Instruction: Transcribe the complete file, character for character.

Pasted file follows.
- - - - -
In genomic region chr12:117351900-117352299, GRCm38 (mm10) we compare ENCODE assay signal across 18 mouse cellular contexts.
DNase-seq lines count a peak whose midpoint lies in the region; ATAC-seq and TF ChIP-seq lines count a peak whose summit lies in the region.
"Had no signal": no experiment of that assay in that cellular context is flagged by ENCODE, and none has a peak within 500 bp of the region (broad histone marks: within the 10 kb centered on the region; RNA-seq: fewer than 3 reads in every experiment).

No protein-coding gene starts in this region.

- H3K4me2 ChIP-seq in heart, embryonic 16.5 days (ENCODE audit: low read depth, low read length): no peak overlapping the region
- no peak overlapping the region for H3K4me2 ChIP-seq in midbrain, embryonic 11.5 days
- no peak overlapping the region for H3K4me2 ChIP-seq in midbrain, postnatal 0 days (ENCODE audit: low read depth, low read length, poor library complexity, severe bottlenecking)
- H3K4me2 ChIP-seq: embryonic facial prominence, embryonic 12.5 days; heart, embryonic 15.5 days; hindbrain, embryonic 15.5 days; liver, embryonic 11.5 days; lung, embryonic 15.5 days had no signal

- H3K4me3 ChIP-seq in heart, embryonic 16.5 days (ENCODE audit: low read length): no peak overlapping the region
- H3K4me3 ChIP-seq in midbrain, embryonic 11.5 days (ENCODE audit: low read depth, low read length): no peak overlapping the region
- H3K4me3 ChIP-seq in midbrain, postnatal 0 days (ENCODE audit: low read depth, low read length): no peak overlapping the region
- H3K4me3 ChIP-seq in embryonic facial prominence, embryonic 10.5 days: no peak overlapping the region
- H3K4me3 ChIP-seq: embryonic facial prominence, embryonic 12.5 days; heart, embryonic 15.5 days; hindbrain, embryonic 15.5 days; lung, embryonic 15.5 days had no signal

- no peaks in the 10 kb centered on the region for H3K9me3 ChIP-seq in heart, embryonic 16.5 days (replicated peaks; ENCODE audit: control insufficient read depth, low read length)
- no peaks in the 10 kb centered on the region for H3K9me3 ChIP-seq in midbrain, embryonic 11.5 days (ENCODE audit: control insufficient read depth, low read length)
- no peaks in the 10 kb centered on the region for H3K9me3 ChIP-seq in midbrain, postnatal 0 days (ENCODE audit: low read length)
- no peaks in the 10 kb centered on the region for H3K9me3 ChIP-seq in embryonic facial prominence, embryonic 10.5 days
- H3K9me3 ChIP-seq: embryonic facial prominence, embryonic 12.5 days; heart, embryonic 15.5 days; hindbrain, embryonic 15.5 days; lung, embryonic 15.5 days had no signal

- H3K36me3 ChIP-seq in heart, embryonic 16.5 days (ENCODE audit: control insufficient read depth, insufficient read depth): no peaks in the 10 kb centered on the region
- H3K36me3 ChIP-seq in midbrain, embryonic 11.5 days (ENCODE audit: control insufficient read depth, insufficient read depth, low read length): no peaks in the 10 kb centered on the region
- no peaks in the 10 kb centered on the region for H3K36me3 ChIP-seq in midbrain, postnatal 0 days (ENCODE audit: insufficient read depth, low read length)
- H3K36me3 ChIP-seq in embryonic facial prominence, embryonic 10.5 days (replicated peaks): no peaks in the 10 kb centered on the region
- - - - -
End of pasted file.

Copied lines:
In genomic region chr12:117351900-117352299, GRCm38 (mm10) we compare ENCODE assay signal across 18 mouse cellular contexts.
DNase-seq lines count a peak whose midpoint lies in the region; ATAC-seq and TF ChIP-seq lines count a peak whose summit lies in the region.
"Had no signal": no experiment of that assay in that cellular context is flagged by ENCODE, and none has a peak within 500 bp of the region (broad histone marks: within the 10 kb centered on the region; RNA-seq: fewer than 3 reads in every experiment).

No protein-coding gene starts in this region.

- H3K4me2 ChIP-seq in heart, embryonic 16.5 days (ENCODE audit: low read depth, low read length): no peak overlapping the region
- no peak overlapping the region for H3K4me2 ChIP-seq in midbrain, embryonic 11.5 days
- no peak overlapping the region for H3K4me2 ChIP-seq in midbrain, postnatal 0 days (ENCODE audit: low read depth, low read length, poor library complexity, severe bottlenecking)
- H3K4me2 ChIP-seq: embryonic facial prominence, embryonic 12.5 days; heart, embryonic 15.5 days; hindbrain, embryonic 15.5 days; liver, embryonic 11.5 days; lung, embryonic 15.5 days had no signal

- H3K4me3 ChIP-seq in heart, embryonic 16.5 days (ENCODE audit: low read length): no peak overlapping the region
- H3K4me3 ChIP-seq in midbrain, embryonic 11.5 days (ENCODE audit: low read depth, low read length): no peak overlapping the region
- H3K4me3 ChIP-seq in midbrain, postnatal 0 days (ENCODE audit: low read depth, low read length): no peak overlapping the region
- H3K4me3 ChIP-seq in embryonic facial prominence, embryonic 10.5 days: no peak overlapping the region
- H3K4me3 ChIP-seq: embryonic facial prominence, embryonic 12.5 days; heart, embryonic 15.5 days; hindbrain, embryonic 15.5 days; lung, embryonic 15.5 days had no signal

- no peaks in the 10 kb centered on the region for H3K9me3 ChIP-seq in heart, embryonic 16.5 days (replicated peaks; ENCODE audit: control insufficient read depth, low read length)
- no peaks in the 10 kb centered on the region for H3K9me3 ChIP-seq in midbrain, embryonic 11.5 days (ENCODE audit: control insufficient read depth, low read length)
- no peaks in the 10 kb centered on the region for H3K9me3 ChIP-seq in midbrain, postnatal 0 days (ENCODE audit: low read length)
- no peaks in the 10 kb centered on the region for H3K9me3 ChIP-seq in embryonic facial prominence, embryonic 10.5 days
- H3K9me3 ChIP-seq: embryonic facial prominence, embryonic 12.5 days; heart, embryonic 15.5 days; hindbrain, embryonic 15.5 days; lung, embryonic 15.5 days had no signal

- H3K36me3 ChIP-seq in heart, embryonic 16.5 days (ENCODE audit: control insufficient read depth, insufficient read depth): no peaks in the 10 kb centered on the region
- H3K36me3 ChIP-seq in midbrain, embryonic 11.5 days (ENCODE audit: control insufficient read depth, insufficient read depth, low read length): no peaks in the 10 kb centered on the region
- no peaks in the 10 kb centered on the region for H3K36me3 ChIP-seq in midbrain, postnatal 0 days (ENCODE audit: insufficient read depth, low read length)
- H3K36me3 ChIP-seq in embryonic facial prominence, embryonic 10.5 days (replicated peaks): no peaks in the 10 kb centered on the region